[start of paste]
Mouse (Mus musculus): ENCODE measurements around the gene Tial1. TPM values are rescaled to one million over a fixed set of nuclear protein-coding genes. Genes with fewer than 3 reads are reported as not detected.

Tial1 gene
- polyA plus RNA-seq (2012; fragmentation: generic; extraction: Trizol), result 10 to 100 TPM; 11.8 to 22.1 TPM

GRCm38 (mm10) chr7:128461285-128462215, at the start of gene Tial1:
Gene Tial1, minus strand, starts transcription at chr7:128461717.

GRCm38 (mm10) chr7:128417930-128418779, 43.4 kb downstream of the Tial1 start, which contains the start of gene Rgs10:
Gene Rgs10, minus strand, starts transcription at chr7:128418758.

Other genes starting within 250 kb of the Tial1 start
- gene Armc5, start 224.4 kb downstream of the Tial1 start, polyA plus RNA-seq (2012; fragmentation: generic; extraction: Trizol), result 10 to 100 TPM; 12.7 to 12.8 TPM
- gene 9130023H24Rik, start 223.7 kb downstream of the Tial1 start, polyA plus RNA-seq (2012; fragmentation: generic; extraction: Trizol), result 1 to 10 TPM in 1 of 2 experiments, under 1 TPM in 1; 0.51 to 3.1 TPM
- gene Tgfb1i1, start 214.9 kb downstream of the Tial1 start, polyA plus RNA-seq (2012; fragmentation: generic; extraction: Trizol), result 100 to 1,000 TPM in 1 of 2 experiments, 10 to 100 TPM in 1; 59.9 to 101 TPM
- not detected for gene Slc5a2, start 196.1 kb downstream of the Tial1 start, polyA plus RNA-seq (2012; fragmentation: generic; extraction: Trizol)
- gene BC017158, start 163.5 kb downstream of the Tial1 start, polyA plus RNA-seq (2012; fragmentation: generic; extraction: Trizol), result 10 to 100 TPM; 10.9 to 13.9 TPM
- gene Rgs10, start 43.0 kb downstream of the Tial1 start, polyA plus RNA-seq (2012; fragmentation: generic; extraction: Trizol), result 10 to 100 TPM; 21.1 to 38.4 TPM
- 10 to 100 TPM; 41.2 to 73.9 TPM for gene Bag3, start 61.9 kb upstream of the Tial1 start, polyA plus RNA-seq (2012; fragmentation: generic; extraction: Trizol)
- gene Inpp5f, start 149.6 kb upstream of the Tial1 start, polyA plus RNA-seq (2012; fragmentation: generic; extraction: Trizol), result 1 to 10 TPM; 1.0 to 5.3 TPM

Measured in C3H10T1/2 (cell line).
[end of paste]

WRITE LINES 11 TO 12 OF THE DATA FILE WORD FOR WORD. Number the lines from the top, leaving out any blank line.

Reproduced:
- gene Tgfb1i1, start 214.9 kb downstream of the Tial1 start, polyA plus RNA-seq (2012; fragmentation: generic; extraction: Trizol), result 100 to 1,000 TPM in 1 of 2 experiments, 10 to 100 TPM in 1; 59.9 to 101 TPM
- not detected for gene Slc5a2, start 196.1 kb downstream of the Tial1 start, polyA plus RNA-seq (2012; fragmentation: generic; extraction: Trizol)